Weekly Digest: 15 January 2018
15 January 2018
In this week’s Digest, we consider three Court of Appeal judgments handed down in recent months on topics including whether a sentence that did not take into account the time spent on remand pursuant to an EAW was unlawful; whether a sentencing judge was correct to conclude that the offender was dangerous from a single offence; and whether a Sexual Harm Prevention Order that imposed a blanket ban on internet use was disproportionate.
R v Prenga  EWCA Crim 2149
The judgment, which is available here, was handed down by Green J on 19 December 2017.
The defendant was arrested on suspicion of committing drugs offences. He was granted bail, subject to a curfew, pending trial. Whilst on bail, he became the subject of a European Arrest Warrant (‘EAW’), issued by Italy. He was remanded in custody pending extradition. No application was made to revoke his bail, however. The defendant pleaded guilty to conspiracy to supply drugs and received a sentence of imprisonment. His sentence did not take into account the period spent on remand pursuant to the EAW, however. The Court of Appeal dismissed the defendant’s appeal and held that whilst the court did have a residual power to make allowances for time spent on remand if necessary to correct an injustice and to reflect exceptional factors, there was no such injustice in the instant case and no exceptional factors.
It was submitted on behalf of the defendant that, but for the EAW, he would have remained on qualifying bail and would have received credit to be set against his final sentence. It was therefore argued that he should have his sentence adjusted to take account of the days spent on remand awaiting extradition and that a failure to do so would lead to a real injustice. The Court of Appeal, at paragraphs  – , gave the following reasons for declining to amend the defendant’s sentence:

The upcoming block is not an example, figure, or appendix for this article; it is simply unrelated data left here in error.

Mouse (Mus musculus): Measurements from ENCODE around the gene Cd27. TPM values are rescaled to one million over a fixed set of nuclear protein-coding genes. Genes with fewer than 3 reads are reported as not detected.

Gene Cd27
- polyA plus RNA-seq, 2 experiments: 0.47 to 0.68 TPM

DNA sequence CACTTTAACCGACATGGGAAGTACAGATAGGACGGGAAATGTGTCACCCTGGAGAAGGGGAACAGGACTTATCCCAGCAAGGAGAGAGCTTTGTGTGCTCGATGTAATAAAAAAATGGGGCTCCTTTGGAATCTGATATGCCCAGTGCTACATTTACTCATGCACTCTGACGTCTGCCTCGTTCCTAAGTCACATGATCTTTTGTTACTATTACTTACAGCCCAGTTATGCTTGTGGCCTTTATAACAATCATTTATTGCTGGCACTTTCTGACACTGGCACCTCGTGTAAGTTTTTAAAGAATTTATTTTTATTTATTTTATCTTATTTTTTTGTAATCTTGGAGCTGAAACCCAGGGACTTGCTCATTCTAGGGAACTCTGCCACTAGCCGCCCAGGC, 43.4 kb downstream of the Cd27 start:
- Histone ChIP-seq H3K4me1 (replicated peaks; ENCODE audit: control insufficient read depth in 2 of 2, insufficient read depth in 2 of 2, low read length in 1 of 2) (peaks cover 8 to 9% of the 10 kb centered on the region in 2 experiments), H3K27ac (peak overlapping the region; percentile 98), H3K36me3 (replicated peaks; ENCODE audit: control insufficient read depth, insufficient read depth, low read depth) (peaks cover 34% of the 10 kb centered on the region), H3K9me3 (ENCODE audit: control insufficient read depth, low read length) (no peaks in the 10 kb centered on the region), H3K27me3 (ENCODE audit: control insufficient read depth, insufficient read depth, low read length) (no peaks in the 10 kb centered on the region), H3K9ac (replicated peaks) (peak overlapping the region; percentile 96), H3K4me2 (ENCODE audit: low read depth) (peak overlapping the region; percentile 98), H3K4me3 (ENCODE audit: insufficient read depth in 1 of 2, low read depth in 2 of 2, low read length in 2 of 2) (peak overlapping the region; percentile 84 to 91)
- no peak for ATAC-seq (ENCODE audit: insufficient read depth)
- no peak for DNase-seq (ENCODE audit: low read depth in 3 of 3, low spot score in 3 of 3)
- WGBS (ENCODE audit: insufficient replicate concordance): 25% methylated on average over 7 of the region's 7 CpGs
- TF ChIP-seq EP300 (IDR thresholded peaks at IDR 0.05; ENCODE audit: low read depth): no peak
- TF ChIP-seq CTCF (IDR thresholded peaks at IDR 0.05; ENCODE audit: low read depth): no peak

- Parliament made policy choices in approving the regime in the Criminal Justice Act 2003 and had also made it clear that time spent on remand in cases unrelated to the case under consideration should not prima facie warrant any adjustment to the sentence. The cases where the statutory regime did not ensure justice should therefore be rare.
- The situation in the instant case was by no means exceptional. It was not unusual for a defendant to be on remand in relation to one serious charge in circumstances where he would otherwise have been on qualifying curfew in relation to some other, less serious, charge. Where the more serious charge was discontinued, credit was not normally given in relation to sentence on the second charge.